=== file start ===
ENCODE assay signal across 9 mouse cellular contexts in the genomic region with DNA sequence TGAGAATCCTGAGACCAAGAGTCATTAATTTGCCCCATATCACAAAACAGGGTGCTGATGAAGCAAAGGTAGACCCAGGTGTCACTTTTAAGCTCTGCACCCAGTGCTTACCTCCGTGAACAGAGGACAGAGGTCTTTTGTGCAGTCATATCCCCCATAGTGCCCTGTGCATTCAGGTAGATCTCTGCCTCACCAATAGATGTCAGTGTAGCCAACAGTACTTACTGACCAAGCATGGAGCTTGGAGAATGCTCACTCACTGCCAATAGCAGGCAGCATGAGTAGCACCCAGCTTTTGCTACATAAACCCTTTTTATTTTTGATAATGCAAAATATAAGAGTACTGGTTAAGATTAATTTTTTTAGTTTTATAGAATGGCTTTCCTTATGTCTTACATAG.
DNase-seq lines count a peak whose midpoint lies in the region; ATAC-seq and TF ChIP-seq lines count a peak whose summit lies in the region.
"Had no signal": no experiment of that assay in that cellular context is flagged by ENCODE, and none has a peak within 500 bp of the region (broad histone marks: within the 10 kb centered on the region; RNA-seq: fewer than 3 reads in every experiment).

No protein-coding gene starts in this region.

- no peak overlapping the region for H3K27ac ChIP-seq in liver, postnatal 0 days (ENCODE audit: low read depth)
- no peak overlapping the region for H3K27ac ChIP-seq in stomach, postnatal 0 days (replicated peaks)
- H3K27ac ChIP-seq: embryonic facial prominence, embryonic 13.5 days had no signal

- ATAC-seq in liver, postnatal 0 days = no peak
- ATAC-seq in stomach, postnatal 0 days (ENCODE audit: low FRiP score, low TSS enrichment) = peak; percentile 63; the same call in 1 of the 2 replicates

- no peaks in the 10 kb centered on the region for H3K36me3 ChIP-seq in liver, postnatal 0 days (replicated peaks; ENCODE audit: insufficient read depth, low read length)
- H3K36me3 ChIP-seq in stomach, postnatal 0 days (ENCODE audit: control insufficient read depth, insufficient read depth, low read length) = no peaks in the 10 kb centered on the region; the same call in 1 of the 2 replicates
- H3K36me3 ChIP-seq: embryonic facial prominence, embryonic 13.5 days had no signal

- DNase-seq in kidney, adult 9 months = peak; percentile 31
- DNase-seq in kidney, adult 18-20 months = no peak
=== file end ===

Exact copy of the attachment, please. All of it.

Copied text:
ENCODE assay signal across 9 mouse cellular contexts in the genomic region with DNA sequence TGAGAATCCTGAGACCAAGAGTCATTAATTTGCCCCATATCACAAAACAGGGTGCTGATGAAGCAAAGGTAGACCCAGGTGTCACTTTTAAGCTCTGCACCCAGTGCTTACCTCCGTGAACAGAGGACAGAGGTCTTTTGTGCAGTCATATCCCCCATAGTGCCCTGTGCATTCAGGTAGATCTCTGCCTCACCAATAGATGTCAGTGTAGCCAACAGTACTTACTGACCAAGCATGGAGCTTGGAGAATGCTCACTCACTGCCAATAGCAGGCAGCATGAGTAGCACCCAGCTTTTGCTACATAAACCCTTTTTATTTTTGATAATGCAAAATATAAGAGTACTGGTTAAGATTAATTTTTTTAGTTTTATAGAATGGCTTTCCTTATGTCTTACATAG.
DNase-seq lines count a peak whose midpoint lies in the region; ATAC-seq and TF ChIP-seq lines count a peak whose summit lies in the region.
"Had no signal": no experiment of that assay in that cellular context is flagged by ENCODE, and none has a peak within 500 bp of the region (broad histone marks: within the 10 kb centered on the region; RNA-seq: fewer than 3 reads in every experiment).

No protein-coding gene starts in this region.

- no peak overlapping the region for H3K27ac ChIP-seq in liver, postnatal 0 days (ENCODE audit: low read depth)
- no peak overlapping the region for H3K27ac ChIP-seq in stomach, postnatal 0 days (replicated peaks)
- H3K27ac ChIP-seq: embryonic facial prominence, embryonic 13.5 days had no signal

- ATAC-seq in liver, postnatal 0 days = no peak
- ATAC-seq in stomach, postnatal 0 days (ENCODE audit: low FRiP score, low TSS enrichment) = peak; percentile 63; the same call in 1 of the 2 replicates

- no peaks in the 10 kb centered on the region for H3K36me3 ChIP-seq in liver, postnatal 0 days (replicated peaks; ENCODE audit: insufficient read depth, low read length)
- H3K36me3 ChIP-seq in stomach, postnatal 0 days (ENCODE audit: control insufficient read depth, insufficient read depth, low read length) = no peaks in the 10 kb centered on the region; the same call in 1 of the 2 replicates
- H3K36me3 ChIP-seq: embryonic facial prominence, embryonic 13.5 days had no signal

- DNase-seq in kidney, adult 9 months = peak; percentile 31
- DNase-seq in kidney, adult 18-20 months = no peak